ARTISTS BEHIND THE IMAGE is intended to put a name (and sometimes face) to the talented men and women who created the most iconic images to adorn horror VHS boxes and posters from ’70s, ’80s, and ’90s. Their art is vital; it’s the reason I (and many of you, certainly) fell in love with horror movies in the first place. This is not only intended as a tribute, but also a minor compendium, meant to collect their works in one single spot. Corrections, additions, or other info? Email me.

Whenever I talk about the 1991 low-budget shocker Popcorn, I’ll get the occasional “I don’t know if I’ve seen that one…” in response. That is, of course, until I show them the cover art: a skeleton clad in a rictus grin and baggy old suit, using the mask of a crying girl with long black hair on a stick to cover his own decaying and terrifying visage, all of it outlined in a creepy green haze. “Oh, THAT movie!”, comes the next response, “I love that cover!”

That sort of recognition proves the importance of the old video covers from the days of yore: you needn’t remember the title – or even have seen the actual movie, for that matter – because you’ll always remember the art. Strange and unsettling imagery indelibly branded upon our brains, forever.

Joann Daley was the artist behind several iconic pieces of ’80 and ’90s horror and exploitation, including The Video Dead, Scanners, Killer Party, and my personal favorite, Creepshow. Featuring another skeleton, this one more fully-realized and clad in a ratty canvas shawl – accompanied by a rat and a spider, naturally – the Creepshow cover sees our frightful host handing out movie tickets to the next shriek-show. It’s a beautiful and spooky image that makes perfect use of it’s limited sepia-toned color palette.

Ever the prolific artist, Daley didn’t just limit herself to movie posters – she also worked on trading cards, book covers (she illustrated the covers for several of Harriette Sheffer Abels’s books), album covers, and did I, uh, mention, uh, book covers?

Lastly, I was able to find a handful of eyebrow-raising illustrations she did of people doing strenuous activities, wherein she emphasized the not-so-subtle sexuality of these particular past times. Even though they’re not horror movie-related, I still wanted to include them because they’re spectacular and I haven’t been able to track many down. You can view them here. — (Update 08/01/16: the risqué images appear to have been part of a series of hip and artsy greeting cards from the ’80s, from the company Paper Moon Graphics.)

Endless scouring of the Internet only leads me so far, and her output seemingly dead-ends sometime in the early-’90s. That’s not to say she’s not still creating work – but if she is, I am unable to find anything about it. (I was, however, able to track down a New York Times article from 1982 that briefly mentions Joann; the piece is on architecture, and it talks about the home that Joann lives in.) If anyone has any info on more of Joann’s work or her current whereabouts, please email me! Now, without further ado: (some of) the work of Joann Daley.



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Movie Posters

All images obtained via IMP Awards, FILM ON PAPER, and Wrong Side of Art, unless otherwise noted.

11 thoughts on “ARTISTS BEHIND THE IMAGE: Joann Daley”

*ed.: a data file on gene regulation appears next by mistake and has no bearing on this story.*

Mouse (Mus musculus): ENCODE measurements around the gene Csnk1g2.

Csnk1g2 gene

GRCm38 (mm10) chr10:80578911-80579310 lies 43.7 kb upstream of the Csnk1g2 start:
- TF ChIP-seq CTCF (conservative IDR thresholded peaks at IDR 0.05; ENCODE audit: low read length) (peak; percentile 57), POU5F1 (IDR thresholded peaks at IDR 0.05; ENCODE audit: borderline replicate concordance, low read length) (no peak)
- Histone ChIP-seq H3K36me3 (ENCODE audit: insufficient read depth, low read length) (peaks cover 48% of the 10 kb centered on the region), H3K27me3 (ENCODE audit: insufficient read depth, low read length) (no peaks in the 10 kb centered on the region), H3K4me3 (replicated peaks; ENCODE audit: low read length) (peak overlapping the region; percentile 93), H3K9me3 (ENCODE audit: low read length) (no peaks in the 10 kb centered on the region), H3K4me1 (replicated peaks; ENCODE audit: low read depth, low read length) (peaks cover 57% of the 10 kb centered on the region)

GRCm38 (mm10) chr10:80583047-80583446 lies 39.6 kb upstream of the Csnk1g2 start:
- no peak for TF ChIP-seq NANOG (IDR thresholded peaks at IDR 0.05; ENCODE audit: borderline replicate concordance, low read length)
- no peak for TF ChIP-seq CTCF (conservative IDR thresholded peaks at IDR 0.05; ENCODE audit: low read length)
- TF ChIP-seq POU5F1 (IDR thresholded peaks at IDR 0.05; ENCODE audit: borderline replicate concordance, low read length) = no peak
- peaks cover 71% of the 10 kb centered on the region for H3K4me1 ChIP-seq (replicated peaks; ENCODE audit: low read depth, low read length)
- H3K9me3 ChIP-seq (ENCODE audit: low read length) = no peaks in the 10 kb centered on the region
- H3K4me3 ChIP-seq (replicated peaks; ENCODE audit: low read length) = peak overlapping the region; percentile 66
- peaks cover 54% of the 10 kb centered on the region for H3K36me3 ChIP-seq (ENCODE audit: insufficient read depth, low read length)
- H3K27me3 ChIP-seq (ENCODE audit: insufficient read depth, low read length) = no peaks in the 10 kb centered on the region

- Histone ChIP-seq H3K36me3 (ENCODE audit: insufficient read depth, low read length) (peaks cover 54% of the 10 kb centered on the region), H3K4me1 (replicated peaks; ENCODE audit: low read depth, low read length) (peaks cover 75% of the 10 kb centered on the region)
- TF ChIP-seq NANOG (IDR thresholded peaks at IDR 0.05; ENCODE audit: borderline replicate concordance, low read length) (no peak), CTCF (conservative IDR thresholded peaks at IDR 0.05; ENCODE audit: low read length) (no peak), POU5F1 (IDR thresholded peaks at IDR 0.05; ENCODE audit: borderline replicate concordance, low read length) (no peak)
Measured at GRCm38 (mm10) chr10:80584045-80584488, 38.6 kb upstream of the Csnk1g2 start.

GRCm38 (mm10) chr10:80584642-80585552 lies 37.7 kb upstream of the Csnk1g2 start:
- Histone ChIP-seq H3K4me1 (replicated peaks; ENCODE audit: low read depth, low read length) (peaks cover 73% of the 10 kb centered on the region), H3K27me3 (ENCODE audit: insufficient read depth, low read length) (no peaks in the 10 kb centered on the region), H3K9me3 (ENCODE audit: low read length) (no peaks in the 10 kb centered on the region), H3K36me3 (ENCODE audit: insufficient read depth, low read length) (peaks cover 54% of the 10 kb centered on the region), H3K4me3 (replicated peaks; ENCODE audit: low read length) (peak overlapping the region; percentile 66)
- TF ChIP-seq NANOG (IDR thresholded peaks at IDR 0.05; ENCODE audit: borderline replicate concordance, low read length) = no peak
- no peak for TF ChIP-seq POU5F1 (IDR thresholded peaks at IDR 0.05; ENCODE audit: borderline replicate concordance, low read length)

^^This was an online auction for the original Creepshow painting. The artist was credited only as “Joann” as that was the signature. I had NO IDEA of her full name, or that she produced so many other classic horror posters… until now! Thanks for this! 🙂

    Liked by 1 person

    1. Happy to help! That’s the whole reason I started this recurring piece; as a fan of horror VHS box art, I wanted to pin down the creators – I knew other fans were probably as curious as I was.

      That HD picture of the CREEPSHOW poster is awesome! I mean, you can really zoom in to see the details. I love it, one of my favorite pieces by her.

      Thanks for readin’ the piece and writin’ in! Stay tuned for more Artists Behind the Image!


    1. Miss Alohson

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      My name is Susan Poole and my husband and I are film accessory researchers. We run the website Learn About Movie Posters with thousands of pages of articles on movie posters and related film accessories. We also have written a series of books about movie posters. Our current project is a book on American movie poster artists and we are searching for biographical information on Ms. Daley Can you direct us to anyone who could help us in this regard. Thanks so much. Our website is


  2. Fantastic piece! I’m still fascinated by the art found on older posters & video boxes, and was always saddened by the shift to the “floating head” style that dominated movie posters after the success of “Scream”. Glad to see some of these artists receive their due. Looking forward to the next one.

    Liked by 1 person

    1. I think it’s one of the things all horror fans agree on, “the cool box art”. It really was an art! It’s starting to shift that way again with the low-budget stuff – more handcrafted, well-designed covers – but there’s nothing like the boxes from the heyday of ’80s horror. I have many more of these lined up – can’t wait to post the next one!


    1. There was a book released last year called “VHS Video Cover Art” which got some traction among the horror and VHS nerds, but I didn’t buy it so I’m not sure if this info is already contained within it. Maybe it unlocks all of these VHS mysteries and I’m the only one missing out – I’m not sure. I think I read some reviews that it covered mainly UK art. Anyway, if you wanna check it out, here’s a link to the website:


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